In early spring

ISLAND WILD: Colts prance along damp Island riverbanks

Every spring, Mother Earth hosts a race alongside melting rivers and streams

Every spring, Mother Earth hosts a race alongside melting rivers and streams.

Depending on one’s powers of observation, it’s the deftly-hidden sprint to become Campbell River’s first blooming wildflower.

Most folks who guess “Skunk Cabbage” will correctly identify one of the race’s front runners. Big and brash in golden hues, the strong-smelling plant (more appealingly called “Swamp Lantern”) is undeniably the largest and often the season’s first-noticed wildflower.

But look a bit closer, lower to the ground, in bogs, meadows, damp seepage areas and rich riparian soil, to find another contender. Posing pretty in Easter shades of ivory and mauve, coltsfoot (colt’s foot) is the more delicate of spring’s two front-runners, and one with a captivating genealogy.

The ample blooms provide some of the first springtime nectar for bees. The blossom resembles a heavy clustered flower-head, replaced in autumn by a flattened ‘dandelion’ puff. This native perennial is unique in that the flowers usually appear – and wither away – even before the leaves unfurl.

Long ago, First Nations people gathered fresh coltsfoot stalks as a spring vegetable. Steamed, with a pat of butter, salt and pepper, its smell and taste resemble celery or asparagus.

Various species of this circumboreal plant existed in ancient Europe, where it was called coughwort or butterbur. Imaginative early botanists thought coltsfoot leaves resembled horseshoes … thus the common name. So useful were the leaves, flowers and roots that French pharmacists painted ‘Pas d’âne’ blossoms on their signposts.

Scientific analysis confirms zinc, calcium, potassium, vitamin C, and tannin (an antiseptic) in coltsfoot, and it’s a potent ingredient of some cough syrups and herbal teas.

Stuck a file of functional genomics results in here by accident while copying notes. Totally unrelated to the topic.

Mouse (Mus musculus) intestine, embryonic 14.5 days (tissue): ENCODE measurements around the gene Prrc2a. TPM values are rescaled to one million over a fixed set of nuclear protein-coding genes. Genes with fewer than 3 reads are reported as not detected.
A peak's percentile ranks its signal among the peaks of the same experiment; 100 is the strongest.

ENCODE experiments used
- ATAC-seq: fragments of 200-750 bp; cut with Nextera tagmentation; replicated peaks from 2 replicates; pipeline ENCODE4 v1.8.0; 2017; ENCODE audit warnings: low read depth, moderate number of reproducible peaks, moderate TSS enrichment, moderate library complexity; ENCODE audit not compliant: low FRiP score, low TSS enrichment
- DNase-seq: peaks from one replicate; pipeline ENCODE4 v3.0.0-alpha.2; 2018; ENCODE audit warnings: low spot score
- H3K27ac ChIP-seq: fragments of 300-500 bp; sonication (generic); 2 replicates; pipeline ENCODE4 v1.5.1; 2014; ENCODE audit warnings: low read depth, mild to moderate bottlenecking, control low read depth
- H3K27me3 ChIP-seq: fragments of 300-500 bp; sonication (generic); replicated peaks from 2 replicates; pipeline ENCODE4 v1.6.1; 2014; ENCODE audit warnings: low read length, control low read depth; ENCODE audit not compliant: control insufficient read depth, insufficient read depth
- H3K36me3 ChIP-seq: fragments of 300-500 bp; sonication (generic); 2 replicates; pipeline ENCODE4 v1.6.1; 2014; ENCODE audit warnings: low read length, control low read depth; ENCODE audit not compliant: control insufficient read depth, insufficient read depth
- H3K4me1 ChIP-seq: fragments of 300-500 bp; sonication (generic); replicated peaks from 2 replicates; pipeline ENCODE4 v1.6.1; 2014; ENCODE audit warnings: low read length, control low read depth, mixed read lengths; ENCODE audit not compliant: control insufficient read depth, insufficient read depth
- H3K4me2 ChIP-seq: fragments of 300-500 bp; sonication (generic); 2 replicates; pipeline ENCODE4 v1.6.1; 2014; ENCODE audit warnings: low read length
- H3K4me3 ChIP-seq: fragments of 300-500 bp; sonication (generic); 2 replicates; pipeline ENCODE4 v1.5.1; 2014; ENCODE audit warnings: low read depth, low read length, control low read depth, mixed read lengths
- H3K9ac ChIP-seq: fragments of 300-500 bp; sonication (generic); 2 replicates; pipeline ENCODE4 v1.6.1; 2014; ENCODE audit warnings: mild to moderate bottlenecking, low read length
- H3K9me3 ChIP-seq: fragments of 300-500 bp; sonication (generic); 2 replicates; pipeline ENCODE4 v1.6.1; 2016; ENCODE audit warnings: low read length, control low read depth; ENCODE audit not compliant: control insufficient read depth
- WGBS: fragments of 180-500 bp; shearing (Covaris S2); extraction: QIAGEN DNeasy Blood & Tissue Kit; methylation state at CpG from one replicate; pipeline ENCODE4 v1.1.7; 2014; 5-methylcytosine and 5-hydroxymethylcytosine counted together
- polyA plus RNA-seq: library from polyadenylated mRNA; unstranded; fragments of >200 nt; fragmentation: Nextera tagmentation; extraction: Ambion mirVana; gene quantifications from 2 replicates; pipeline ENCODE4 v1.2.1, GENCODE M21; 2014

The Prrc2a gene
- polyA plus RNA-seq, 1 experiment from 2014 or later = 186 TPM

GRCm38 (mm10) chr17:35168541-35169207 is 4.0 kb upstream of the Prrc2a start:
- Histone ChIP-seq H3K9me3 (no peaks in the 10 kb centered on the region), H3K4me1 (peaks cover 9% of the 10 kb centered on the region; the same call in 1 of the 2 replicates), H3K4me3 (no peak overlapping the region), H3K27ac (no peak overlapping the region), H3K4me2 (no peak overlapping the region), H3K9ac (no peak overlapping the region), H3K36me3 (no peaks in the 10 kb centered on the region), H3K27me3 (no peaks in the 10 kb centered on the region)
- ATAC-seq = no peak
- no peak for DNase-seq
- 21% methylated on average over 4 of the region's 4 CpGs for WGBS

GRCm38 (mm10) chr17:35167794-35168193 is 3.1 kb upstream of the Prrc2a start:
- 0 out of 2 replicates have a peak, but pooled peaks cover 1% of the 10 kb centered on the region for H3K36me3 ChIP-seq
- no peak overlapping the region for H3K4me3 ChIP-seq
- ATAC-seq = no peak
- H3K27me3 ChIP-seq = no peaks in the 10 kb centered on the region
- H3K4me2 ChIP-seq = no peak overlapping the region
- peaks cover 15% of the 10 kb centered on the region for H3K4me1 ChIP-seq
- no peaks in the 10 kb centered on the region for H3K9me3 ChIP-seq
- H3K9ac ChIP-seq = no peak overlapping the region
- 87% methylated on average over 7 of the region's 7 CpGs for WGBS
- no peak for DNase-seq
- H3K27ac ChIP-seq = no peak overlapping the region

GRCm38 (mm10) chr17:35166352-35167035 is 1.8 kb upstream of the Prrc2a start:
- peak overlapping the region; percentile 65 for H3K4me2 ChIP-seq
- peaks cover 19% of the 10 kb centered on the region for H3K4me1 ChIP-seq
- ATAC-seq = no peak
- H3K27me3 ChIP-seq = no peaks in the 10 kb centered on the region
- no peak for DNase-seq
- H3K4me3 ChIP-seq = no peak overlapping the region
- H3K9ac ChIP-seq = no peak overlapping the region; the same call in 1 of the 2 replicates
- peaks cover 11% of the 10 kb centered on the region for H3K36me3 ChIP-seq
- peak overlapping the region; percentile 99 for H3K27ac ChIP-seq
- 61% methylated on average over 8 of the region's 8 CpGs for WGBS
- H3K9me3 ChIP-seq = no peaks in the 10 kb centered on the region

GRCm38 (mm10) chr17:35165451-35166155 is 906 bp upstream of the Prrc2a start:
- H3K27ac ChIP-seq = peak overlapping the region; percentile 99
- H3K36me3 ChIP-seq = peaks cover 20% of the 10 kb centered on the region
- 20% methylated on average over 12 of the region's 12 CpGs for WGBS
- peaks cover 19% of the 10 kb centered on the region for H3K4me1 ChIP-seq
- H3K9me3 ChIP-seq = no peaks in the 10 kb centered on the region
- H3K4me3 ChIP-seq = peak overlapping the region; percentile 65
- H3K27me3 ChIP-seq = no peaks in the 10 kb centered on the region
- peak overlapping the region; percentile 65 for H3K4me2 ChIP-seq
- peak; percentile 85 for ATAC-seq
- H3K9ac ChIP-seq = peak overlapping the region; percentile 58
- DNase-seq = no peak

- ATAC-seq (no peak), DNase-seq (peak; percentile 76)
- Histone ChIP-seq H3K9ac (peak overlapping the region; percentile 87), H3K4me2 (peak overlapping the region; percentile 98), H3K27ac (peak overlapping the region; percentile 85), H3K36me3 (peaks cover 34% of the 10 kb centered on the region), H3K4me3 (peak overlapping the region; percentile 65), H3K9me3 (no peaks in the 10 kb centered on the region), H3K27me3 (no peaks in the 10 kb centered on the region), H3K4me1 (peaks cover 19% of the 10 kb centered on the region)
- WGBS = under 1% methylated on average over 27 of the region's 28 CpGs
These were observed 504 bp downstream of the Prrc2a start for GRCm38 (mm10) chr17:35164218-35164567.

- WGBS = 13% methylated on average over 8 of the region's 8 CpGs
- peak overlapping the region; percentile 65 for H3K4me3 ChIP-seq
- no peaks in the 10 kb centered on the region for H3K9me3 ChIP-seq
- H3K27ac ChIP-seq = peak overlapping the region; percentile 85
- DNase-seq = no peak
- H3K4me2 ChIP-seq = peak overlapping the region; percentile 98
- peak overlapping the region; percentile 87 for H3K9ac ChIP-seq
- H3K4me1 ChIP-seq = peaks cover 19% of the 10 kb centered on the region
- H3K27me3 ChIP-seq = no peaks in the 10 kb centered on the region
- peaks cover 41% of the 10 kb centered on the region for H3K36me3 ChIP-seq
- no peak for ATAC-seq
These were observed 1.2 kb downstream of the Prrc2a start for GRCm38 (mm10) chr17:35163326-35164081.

Bees love it, butter improves it, our ancestors smoked it, and coughs may be cured with it, making coltsfoot an all-in-one wildflower, vegetable, medicine and tobacco!

Springtime fantasies of little colts prancing along a riverbank should be enough to coax anyone outside to look for these wildflower front-runners, but don’t delay, as they’ll soon disappear beneath their own canopy of dinner plate-size leaves.

Vancouver Island Backyard Bird poster now at Campbell River Museum and Coho Books. E-mail: wildernesswest@shaw.ca

Just Posted

VIDEO: Repaved stretch of Hwy. 19A dangerous, Campbell River cyclist says

Mayor says city could do better job at consulting with cyclists and other residents

Campbell River-area residents on the hook following fisheries violations

DFO announces convictions related to sea urchin, prawn fisheries

Campbell River arena first to switch to carbon dioxide from ammonia

Work to decommission refrigeration system at Strathcona Gardens now underway

Fraser Valley man dead after car hurtles from embankment west of Campbell River

Survivor of crash rushed to hospital by helicopter in serious condition

Sixteen registered for Indigenous kindergarten program in Campbell River

Program uses four seasons model and incorporates wildlife wisdom and cultural activities

600 new campsites coming to provincial parks and recreation sites across B.C.

Tourism Minister announced half of the new spots to 13 most popular provincial parks

B.C. man who fell off cliff returns there to rescue eagle from vulture attack

Nanaimo’s James Farkas, who broke his hip in a fall, saves eagle on same beach months later

Raptors beat Bucks 105-99 to move within 1 game of NBA Finals

Leonard scores 35 as Toronto takes 3-2 series lead over Milwaukee

B.C. Supreme Court dismisses review around ferry workers’ right to strike

B.C. Ferry and Marine Workers’ Union collective agreement expires November 2020

Municipalities protest after B.C. declares marijuana crops ‘farm use’

UBCM president seeks answers in letter to John Horgan government

CMHC defends mortgage stress test changes amid calls for loosening rules

Uninsured borrowers must now show they could service their mortgage if rates rose two per cent

B.C. woman left ‘black and blue’ after being pushed off 40-foot cliff at lake

West Shore RCMP looking for witnesses as investigation continues

Cystic Fibrosis Walk Sunday in Campbell River

Help make CF history, for Maysa’s sake

Thunderstorms to bring heavy rain, risk of flash floods in the southern Interior

Ten to 30 millimetres of rain to fall over the early weekend

Most Read